French forces mobilize
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Plains of Abraham
French forces mobilize
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French forces mobilize
French forces mobilize
On the Plains of Abraham, early in the morning of September 13, 1759, General James Wolfe and his various regiments of soldiers were situated between two French armies.
French soldiers, like twenty-one-year-old Antoine Mouret, were often unemployed labourers who had no choice but to fight. (As portrayed in Canada: A People's History)
French soldiers, like twenty-one-year-old Antoine Mouret, were often unemployed labourers who had no choice but to fight. (As portrayed in Canada: A People's History)
On the one side, along the Beauport shore, General Montcalm's main force; and scattered along the St. Lawrence behind them, Louis-Antoine de Bougainville's force of two thousand. Montcalm's men, stationed in the anticipation of another British assault on the hill at Beauport, were about an hour's march away. Bougainville's men, stationed to defend against a landing farther upriver, could be mobilized within a few hours.

Wolfe was gambling Montcalm would take the bait. If he couldn't tempt the French general into a quick battle on the Plains that morning, his position would be militarily desperate.

Montcalm's men at Beauport had been up all night and as Wolfe's men were assembling, the French soldiers were going to sleep.
Captain Jean-Baptiste Duprat, a commoner who rose through the ranks, had already fought campaigns in Italy, Bavaria and the Rhine. (As portrayed in Canada: A People's History)
Captain Jean-Baptiste Duprat, a commoner who rose through the ranks, had already fought campaigns in Italy, Bavaria and the Rhine. (As portrayed in Canada: A People's History)
The British were soon spotted and word reached a disbelieving Montcalm, who ordered his army awake and quick marched them to Quebec. But Montcalm, uncertain about the British invasion plan, sent only five thousand men towards the Plains of Abraham, leaving four thousand behind to guard the Beauport trenches.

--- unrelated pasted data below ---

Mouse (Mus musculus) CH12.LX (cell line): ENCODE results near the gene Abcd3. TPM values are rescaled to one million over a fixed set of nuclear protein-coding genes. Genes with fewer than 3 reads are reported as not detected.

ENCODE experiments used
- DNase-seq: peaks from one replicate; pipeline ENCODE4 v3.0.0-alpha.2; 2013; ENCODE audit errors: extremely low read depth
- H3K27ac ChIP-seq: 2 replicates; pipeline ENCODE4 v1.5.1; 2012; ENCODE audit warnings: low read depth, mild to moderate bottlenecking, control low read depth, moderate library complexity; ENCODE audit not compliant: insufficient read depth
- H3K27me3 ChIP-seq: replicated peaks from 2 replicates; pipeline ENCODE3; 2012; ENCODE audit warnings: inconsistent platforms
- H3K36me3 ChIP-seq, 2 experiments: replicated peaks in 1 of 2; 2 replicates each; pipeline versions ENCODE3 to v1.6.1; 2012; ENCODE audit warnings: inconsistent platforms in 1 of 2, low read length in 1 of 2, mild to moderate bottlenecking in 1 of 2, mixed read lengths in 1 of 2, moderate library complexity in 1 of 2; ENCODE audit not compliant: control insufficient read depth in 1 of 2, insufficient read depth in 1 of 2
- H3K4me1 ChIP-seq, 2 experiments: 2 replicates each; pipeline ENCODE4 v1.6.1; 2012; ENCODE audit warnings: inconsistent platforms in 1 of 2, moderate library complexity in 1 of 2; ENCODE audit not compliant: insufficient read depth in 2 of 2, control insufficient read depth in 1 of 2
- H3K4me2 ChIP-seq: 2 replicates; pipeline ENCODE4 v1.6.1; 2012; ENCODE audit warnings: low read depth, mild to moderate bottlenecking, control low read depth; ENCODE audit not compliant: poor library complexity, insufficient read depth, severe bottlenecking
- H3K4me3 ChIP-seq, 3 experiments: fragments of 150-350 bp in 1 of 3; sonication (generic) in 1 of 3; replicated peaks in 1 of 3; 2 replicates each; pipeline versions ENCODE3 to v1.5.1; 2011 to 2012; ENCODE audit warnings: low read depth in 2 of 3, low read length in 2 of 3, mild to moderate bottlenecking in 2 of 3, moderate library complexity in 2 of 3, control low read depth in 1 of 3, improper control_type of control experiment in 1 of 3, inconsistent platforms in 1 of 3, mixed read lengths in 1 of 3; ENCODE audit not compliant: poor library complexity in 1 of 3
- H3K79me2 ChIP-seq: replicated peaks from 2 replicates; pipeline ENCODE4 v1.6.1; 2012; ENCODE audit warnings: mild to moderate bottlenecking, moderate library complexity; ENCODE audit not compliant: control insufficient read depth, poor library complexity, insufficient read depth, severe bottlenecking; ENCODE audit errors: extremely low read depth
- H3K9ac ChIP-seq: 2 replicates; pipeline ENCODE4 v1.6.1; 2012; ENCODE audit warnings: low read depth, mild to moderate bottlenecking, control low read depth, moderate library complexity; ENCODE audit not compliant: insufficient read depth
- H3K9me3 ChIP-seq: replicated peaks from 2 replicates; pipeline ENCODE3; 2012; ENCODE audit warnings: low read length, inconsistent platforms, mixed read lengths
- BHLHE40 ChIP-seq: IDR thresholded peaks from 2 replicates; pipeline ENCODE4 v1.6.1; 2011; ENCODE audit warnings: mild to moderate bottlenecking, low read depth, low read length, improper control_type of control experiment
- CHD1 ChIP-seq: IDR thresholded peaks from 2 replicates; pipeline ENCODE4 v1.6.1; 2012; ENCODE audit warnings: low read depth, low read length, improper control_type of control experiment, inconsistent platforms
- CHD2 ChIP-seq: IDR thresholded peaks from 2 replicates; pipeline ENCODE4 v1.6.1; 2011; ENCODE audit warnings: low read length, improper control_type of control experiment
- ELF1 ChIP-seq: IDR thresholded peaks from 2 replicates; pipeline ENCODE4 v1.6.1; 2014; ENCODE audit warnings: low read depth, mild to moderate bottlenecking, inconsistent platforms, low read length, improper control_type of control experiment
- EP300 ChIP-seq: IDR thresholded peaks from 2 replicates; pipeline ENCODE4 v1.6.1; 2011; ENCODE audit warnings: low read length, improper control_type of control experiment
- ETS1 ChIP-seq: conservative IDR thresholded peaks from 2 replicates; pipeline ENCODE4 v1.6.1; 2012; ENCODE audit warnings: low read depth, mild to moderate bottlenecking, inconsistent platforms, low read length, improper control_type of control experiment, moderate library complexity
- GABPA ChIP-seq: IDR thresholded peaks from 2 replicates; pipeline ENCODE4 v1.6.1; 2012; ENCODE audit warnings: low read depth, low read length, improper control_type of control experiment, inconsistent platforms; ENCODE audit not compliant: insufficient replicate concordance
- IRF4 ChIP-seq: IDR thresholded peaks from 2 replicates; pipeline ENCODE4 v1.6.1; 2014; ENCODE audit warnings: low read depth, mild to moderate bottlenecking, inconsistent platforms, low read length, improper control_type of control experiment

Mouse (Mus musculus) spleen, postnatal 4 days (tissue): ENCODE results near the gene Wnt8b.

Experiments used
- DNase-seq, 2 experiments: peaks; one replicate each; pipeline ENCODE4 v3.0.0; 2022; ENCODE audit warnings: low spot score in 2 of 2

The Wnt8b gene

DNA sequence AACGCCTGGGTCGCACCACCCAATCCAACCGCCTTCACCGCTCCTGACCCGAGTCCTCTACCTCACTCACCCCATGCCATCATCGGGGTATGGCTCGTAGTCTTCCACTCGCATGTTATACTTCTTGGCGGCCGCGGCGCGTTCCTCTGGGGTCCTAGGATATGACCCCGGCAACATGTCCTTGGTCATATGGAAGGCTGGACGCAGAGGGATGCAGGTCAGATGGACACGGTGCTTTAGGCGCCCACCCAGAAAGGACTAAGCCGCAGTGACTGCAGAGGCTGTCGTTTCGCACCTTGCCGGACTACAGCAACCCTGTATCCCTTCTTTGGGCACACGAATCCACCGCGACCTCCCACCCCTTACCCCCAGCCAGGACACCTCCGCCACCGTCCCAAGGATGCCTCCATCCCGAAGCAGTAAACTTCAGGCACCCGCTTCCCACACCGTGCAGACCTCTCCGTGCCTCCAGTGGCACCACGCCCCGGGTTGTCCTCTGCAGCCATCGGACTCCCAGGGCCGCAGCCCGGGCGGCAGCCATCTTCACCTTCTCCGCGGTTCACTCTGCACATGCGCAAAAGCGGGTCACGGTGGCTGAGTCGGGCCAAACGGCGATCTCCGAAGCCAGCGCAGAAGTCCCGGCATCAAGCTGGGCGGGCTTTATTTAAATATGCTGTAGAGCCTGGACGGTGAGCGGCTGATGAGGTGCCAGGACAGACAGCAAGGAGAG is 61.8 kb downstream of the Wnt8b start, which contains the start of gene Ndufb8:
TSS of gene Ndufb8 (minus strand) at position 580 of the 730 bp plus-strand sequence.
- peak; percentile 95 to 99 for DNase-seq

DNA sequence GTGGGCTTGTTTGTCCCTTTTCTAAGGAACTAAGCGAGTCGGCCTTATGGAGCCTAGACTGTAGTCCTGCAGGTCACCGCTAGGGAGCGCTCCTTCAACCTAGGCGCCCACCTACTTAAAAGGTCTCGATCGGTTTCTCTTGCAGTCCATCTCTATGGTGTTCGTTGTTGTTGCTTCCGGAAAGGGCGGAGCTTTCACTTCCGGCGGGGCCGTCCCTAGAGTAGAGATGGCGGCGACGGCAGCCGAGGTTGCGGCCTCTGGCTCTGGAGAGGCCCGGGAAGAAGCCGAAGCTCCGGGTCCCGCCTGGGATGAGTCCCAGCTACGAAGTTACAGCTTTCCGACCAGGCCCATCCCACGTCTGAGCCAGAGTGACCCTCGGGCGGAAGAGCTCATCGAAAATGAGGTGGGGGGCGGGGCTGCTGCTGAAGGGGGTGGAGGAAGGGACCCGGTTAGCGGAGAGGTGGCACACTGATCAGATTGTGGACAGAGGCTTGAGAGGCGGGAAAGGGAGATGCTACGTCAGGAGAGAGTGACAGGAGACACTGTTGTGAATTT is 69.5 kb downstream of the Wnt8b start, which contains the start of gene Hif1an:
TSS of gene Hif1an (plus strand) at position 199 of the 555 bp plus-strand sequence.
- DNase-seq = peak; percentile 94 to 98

Bougainville was informed of the British landing by a dispatch from the Marquis de Vaudreuil. "A quarter to seven, September 13th. To Monsieur de Bougainville... It seems quite certain that the enemy has attempted a landing... M. le Marquis de Montcalm has just left... As soon as I am sure of what is happening, I will notify you... Postcript. The enemy forces seem considerable..."

With this news, Bougainville began to marshal his army and march east.

The French soldiers, who had been on half rations for months and awake for thirty-six hours, began to advance toward the awkward alliance of British regiments.
Like the soldiers on the opposing side, many of the French were landless and unemployed. Some had travelled thousands of miles to fight in this war, each with his own motive. Those of France's surplus labour force – carpenters, apprentice wigmakers, cloth cutters and others without work – had little choice but to come. They sported romantic noms-de-guerre: François Mouet, 24, Sansquartier (Gives no Quarter); Antoine Mouret, 21, LaDouceur (Sweetness); Barthelemy Girave, 27, Prestaboire (Likes a Drink). Like the army they were facing, few of them had heard of Quebec until they had been shipped there.